"Public schools should not engage in an exercise that tells students that patriotism is tied to a belief in God," declared David Niose, attorney for the American Humanist Association’s Appignani Humanist Legal Center, in a statement released by the group. "Such a daily exercise portrays atheist and humanist children as second-class citizens, and certainly contributes to anti-atheist prejudices."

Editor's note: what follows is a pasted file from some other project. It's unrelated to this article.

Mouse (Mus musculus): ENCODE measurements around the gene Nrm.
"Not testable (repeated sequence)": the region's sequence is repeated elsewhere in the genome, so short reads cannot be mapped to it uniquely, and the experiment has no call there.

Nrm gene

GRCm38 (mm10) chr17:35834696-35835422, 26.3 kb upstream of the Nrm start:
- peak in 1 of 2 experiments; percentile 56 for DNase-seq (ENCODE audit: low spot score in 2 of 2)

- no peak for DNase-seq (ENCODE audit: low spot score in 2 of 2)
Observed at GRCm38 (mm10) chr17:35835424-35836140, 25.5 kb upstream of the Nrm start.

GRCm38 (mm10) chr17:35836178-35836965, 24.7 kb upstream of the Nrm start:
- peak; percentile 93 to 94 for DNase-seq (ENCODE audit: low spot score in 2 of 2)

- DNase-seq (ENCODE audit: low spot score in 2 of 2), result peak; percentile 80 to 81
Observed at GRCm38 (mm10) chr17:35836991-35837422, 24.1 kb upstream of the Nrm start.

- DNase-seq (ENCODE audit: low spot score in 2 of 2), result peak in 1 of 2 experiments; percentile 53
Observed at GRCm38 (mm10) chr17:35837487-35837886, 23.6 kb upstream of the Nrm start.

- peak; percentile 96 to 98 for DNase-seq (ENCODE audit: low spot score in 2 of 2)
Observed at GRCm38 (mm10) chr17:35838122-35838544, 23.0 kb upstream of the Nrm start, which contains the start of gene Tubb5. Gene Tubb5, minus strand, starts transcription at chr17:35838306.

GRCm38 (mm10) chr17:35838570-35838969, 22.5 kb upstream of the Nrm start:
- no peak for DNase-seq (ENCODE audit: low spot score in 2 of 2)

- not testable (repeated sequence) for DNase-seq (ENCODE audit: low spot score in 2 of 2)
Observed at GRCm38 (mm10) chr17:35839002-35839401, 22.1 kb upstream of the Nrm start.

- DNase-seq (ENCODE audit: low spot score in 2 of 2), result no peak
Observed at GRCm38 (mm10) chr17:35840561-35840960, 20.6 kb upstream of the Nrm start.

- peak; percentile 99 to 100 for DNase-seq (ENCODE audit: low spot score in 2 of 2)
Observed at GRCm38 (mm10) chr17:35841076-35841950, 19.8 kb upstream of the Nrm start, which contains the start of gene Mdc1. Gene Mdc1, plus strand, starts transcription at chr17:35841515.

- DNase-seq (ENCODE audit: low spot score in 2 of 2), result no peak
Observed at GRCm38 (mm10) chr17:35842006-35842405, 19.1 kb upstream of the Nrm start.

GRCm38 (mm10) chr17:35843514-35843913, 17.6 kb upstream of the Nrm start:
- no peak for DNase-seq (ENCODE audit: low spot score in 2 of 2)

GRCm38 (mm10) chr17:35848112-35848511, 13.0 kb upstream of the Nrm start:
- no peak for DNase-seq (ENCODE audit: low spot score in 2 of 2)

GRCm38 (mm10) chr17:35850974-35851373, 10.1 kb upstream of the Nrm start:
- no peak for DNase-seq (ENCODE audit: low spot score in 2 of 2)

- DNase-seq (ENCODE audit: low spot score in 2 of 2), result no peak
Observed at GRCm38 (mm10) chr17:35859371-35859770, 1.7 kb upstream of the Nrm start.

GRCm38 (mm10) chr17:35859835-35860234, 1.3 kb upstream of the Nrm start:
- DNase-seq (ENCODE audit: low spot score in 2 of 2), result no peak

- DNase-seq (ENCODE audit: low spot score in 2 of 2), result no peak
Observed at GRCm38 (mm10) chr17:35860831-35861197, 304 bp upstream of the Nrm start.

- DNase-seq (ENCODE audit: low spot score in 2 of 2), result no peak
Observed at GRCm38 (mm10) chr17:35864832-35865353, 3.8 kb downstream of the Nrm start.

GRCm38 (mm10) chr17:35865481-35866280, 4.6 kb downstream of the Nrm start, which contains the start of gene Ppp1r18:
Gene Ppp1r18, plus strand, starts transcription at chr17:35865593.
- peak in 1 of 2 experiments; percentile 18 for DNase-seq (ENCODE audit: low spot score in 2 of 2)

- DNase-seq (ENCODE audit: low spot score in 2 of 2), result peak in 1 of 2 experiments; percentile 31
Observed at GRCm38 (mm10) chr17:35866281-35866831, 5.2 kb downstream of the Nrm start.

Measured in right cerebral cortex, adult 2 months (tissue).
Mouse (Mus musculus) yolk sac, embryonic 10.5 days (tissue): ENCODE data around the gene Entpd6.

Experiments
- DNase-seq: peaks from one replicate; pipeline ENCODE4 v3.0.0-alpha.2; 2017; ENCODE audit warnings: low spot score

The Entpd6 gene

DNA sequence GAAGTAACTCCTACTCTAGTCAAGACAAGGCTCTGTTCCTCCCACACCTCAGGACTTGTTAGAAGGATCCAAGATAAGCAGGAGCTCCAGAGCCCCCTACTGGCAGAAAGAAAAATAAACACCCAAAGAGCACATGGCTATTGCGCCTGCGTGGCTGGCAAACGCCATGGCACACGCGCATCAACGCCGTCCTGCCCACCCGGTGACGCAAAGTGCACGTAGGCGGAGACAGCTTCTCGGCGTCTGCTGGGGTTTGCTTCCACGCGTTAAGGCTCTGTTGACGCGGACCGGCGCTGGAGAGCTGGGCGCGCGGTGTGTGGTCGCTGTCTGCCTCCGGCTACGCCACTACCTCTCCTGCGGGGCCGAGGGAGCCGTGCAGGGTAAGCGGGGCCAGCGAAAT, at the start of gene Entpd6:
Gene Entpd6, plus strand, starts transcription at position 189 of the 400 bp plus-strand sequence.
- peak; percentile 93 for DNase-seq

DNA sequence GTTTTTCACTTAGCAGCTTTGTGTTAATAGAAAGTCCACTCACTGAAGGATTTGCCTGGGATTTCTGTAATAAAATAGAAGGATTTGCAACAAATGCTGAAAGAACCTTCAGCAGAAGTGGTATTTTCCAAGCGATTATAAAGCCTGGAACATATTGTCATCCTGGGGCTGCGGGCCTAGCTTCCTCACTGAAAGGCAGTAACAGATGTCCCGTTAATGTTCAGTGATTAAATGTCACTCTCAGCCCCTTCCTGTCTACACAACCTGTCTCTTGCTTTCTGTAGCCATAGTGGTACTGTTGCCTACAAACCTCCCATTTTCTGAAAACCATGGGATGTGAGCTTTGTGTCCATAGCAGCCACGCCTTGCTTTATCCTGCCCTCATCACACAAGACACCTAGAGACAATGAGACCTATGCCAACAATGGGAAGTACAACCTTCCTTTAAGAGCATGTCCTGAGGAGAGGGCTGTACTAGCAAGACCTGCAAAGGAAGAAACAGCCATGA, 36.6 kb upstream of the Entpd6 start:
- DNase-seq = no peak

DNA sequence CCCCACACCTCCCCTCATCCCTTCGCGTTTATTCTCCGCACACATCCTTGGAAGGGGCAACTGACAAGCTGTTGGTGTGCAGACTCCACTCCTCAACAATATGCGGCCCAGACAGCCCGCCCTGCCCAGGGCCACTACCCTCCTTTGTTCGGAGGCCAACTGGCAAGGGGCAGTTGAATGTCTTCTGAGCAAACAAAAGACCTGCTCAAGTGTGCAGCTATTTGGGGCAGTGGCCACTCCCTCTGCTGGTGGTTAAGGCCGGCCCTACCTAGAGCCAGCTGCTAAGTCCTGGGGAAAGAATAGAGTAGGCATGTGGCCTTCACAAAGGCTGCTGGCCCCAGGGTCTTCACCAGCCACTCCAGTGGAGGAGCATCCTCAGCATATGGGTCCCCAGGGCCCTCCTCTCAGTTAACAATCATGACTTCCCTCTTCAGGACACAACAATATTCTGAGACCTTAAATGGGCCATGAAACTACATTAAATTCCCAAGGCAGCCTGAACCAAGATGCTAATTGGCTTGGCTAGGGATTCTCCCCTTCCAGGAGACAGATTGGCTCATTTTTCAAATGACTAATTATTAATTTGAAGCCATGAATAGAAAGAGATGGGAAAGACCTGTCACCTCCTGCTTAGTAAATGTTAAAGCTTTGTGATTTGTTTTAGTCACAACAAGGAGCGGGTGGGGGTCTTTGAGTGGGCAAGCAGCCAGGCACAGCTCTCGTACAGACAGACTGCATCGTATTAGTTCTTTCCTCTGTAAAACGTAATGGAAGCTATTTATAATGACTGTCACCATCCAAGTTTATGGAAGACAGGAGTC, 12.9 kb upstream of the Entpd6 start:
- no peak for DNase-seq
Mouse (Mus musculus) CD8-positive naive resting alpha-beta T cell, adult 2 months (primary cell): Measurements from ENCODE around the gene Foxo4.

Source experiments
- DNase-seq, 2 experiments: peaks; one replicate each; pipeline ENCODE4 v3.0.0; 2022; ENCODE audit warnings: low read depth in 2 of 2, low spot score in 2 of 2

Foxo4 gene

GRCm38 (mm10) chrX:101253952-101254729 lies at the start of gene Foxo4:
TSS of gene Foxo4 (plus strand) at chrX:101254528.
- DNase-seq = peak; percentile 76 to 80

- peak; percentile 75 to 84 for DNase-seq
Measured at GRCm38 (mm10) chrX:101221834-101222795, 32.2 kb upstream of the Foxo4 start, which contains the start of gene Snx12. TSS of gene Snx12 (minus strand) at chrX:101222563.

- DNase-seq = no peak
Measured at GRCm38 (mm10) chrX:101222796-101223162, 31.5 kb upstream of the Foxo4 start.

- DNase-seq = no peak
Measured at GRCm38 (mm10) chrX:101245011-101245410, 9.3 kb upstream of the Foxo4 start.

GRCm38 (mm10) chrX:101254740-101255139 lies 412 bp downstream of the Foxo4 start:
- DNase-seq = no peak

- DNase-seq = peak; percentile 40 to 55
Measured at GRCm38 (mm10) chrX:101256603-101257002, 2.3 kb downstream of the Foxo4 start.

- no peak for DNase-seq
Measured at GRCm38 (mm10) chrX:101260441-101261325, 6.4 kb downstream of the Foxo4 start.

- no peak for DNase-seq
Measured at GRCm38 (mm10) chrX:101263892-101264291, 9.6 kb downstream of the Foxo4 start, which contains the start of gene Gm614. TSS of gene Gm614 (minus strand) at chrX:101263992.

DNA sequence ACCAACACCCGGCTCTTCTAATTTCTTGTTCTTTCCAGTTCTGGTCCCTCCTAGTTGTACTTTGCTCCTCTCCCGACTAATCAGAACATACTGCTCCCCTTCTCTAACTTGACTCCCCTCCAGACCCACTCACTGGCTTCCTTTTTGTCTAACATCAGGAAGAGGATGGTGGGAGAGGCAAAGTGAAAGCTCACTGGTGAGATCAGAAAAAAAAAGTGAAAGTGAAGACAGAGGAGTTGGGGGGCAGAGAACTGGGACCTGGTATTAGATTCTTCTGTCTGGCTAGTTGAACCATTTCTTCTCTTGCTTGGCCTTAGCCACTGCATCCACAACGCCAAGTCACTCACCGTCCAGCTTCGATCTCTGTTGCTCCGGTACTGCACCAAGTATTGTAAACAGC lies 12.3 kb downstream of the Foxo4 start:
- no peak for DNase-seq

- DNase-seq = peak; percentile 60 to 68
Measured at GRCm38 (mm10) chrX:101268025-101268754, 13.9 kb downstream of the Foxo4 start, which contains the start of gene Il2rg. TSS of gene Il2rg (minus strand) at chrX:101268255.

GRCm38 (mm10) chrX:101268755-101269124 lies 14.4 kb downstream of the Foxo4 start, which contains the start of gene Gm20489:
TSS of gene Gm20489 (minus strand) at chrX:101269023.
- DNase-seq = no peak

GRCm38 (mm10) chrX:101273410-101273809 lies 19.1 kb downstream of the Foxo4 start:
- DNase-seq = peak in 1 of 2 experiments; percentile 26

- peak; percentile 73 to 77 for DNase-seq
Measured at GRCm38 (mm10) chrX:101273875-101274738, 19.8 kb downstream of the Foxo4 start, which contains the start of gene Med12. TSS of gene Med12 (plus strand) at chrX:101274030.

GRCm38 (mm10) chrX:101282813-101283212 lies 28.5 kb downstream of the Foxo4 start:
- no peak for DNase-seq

"It’s a different approach," Niose, who also represents the Massachusetts plaintiffs, told The Christian Science Monitor. "We have constitutional protections demanding equality. The state statute that requires daily recitation — sponsored by school, led by teacher — of the Pledge of Allegiance, obviously discriminates against atheist and humanist children. On a daily basis, you’re having patriotism defined and having children indoctrinated in a way that exalts one religious group and marginalizes atheists and humanists."